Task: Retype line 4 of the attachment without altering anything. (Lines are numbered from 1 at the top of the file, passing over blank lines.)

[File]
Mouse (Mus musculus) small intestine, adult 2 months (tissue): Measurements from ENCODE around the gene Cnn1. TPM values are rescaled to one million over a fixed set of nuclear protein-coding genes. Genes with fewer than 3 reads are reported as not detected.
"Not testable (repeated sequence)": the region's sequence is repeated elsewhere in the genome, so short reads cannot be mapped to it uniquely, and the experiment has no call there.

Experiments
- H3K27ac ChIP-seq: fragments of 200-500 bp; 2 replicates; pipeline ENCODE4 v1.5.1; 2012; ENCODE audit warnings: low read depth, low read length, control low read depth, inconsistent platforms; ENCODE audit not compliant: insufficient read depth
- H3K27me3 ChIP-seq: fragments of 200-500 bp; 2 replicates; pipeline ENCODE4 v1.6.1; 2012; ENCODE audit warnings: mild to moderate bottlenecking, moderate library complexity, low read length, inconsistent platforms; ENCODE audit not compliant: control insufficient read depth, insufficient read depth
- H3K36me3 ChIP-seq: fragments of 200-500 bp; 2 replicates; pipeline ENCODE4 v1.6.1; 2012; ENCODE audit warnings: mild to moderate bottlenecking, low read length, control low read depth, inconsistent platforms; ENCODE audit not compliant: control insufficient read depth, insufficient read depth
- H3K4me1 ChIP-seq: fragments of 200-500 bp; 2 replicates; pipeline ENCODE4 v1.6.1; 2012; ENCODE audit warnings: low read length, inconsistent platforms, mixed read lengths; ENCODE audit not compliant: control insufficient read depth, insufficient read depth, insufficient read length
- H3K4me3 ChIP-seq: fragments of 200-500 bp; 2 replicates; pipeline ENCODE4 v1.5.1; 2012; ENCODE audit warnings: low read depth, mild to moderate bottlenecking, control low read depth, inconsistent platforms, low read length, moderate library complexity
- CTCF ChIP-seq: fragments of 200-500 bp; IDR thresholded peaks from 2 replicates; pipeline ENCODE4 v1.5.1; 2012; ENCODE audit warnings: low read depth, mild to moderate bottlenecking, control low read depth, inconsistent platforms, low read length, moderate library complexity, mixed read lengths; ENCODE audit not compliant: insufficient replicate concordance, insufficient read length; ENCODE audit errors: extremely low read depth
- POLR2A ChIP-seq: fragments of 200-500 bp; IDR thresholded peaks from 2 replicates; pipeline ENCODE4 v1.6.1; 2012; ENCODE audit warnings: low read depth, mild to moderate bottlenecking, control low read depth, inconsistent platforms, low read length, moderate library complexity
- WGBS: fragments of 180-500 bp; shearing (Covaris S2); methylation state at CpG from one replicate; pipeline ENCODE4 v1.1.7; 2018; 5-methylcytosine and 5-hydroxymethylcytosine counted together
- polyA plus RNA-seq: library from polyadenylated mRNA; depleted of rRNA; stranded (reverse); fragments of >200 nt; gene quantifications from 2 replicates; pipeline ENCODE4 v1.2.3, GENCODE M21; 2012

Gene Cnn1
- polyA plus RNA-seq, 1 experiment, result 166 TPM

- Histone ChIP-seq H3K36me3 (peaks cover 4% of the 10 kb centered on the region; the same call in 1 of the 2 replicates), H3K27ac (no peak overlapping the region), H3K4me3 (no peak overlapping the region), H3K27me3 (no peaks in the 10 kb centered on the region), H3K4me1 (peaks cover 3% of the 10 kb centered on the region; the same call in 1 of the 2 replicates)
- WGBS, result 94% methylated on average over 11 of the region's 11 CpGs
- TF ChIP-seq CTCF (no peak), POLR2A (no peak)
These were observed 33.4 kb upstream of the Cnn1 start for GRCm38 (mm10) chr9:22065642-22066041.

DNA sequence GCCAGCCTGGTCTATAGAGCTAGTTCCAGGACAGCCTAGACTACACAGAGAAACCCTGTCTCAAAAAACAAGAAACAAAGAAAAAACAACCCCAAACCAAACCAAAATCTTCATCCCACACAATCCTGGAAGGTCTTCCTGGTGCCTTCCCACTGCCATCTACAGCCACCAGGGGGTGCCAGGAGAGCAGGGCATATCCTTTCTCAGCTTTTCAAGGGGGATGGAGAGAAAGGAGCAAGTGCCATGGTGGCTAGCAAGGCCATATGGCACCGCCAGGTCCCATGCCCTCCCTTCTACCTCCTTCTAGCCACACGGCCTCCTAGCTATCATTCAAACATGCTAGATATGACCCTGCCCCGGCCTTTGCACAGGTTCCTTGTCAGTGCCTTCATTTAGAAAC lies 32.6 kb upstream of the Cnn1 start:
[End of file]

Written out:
- H3K27ac ChIP-seq: fragments of 200-500 bp; 2 replicates; pipeline ENCODE4 v1.5.1; 2012; ENCODE audit warnings: low read depth, low read length, control low read depth, inconsistent platforms; ENCODE audit not compliant: insufficient read depth